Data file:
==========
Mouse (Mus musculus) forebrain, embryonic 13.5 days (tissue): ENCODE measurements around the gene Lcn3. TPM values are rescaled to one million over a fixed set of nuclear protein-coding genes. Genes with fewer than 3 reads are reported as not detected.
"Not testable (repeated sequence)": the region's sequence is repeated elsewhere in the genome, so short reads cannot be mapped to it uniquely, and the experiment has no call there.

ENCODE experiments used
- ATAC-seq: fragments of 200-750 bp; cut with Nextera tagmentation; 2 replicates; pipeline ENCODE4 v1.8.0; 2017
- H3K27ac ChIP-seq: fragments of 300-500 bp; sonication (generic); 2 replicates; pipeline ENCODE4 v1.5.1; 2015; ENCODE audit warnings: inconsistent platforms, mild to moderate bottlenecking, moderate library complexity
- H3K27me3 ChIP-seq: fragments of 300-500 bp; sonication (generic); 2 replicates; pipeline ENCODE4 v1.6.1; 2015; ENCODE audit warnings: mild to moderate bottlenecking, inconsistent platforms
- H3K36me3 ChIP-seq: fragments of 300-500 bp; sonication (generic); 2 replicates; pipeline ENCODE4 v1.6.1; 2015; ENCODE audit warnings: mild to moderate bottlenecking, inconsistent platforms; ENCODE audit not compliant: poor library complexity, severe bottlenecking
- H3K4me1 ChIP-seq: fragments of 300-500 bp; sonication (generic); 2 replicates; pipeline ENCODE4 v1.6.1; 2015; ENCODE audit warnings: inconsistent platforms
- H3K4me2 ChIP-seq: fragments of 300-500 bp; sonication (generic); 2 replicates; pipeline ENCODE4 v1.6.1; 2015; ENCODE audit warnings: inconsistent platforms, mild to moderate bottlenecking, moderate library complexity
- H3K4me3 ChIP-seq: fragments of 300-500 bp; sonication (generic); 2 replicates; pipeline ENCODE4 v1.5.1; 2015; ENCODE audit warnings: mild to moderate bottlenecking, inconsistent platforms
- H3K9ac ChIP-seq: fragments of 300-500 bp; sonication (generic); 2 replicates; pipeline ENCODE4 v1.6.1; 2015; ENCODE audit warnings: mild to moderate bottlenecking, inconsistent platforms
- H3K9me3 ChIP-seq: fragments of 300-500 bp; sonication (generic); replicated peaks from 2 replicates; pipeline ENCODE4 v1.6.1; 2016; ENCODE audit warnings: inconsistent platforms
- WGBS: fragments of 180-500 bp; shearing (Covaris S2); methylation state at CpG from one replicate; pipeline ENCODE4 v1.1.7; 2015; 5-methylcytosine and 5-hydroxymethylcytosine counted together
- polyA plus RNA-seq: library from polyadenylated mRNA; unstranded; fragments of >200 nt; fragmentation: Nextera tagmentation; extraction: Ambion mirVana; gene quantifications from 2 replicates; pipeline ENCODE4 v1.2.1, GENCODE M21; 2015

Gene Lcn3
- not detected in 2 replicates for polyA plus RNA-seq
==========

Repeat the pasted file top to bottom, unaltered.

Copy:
Mouse (Mus musculus) forebrain, embryonic 13.5 days (tissue): ENCODE measurements around the gene Lcn3. TPM values are rescaled to one million over a fixed set of nuclear protein-coding genes. Genes with fewer than 3 reads are reported as not detected.
"Not testable (repeated sequence)": the region's sequence is repeated elsewhere in the genome, so short reads cannot be mapped to it uniquely, and the experiment has no call there.

ENCODE experiments used
- ATAC-seq: fragments of 200-750 bp; cut with Nextera tagmentation; 2 replicates; pipeline ENCODE4 v1.8.0; 2017
- H3K27ac ChIP-seq: fragments of 300-500 bp; sonication (generic); 2 replicates; pipeline ENCODE4 v1.5.1; 2015; ENCODE audit warnings: inconsistent platforms, mild to moderate bottlenecking, moderate library complexity
- H3K27me3 ChIP-seq: fragments of 300-500 bp; sonication (generic); 2 replicates; pipeline ENCODE4 v1.6.1; 2015; ENCODE audit warnings: mild to moderate bottlenecking, inconsistent platforms
- H3K36me3 ChIP-seq: fragments of 300-500 bp; sonication (generic); 2 replicates; pipeline ENCODE4 v1.6.1; 2015; ENCODE audit warnings: mild to moderate bottlenecking, inconsistent platforms; ENCODE audit not compliant: poor library complexity, severe bottlenecking
- H3K4me1 ChIP-seq: fragments of 300-500 bp; sonication (generic); 2 replicates; pipeline ENCODE4 v1.6.1; 2015; ENCODE audit warnings: inconsistent platforms
- H3K4me2 ChIP-seq: fragments of 300-500 bp; sonication (generic); 2 replicates; pipeline ENCODE4 v1.6.1; 2015; ENCODE audit warnings: inconsistent platforms, mild to moderate bottlenecking, moderate library complexity
- H3K4me3 ChIP-seq: fragments of 300-500 bp; sonication (generic); 2 replicates; pipeline ENCODE4 v1.5.1; 2015; ENCODE audit warnings: mild to moderate bottlenecking, inconsistent platforms
- H3K9ac ChIP-seq: fragments of 300-500 bp; sonication (generic); 2 replicates; pipeline ENCODE4 v1.6.1; 2015; ENCODE audit warnings: mild to moderate bottlenecking, inconsistent platforms
- H3K9me3 ChIP-seq: fragments of 300-500 bp; sonication (generic); replicated peaks from 2 replicates; pipeline ENCODE4 v1.6.1; 2016; ENCODE audit warnings: inconsistent platforms
- WGBS: fragments of 180-500 bp; shearing (Covaris S2); methylation state at CpG from one replicate; pipeline ENCODE4 v1.1.7; 2015; 5-methylcytosine and 5-hydroxymethylcytosine counted together
- polyA plus RNA-seq: library from polyadenylated mRNA; unstranded; fragments of >200 nt; fragmentation: Nextera tagmentation; extraction: Ambion mirVana; gene quantifications from 2 replicates; pipeline ENCODE4 v1.2.1, GENCODE M21; 2015

Gene Lcn3
- not detected in 2 replicates for polyA plus RNA-seq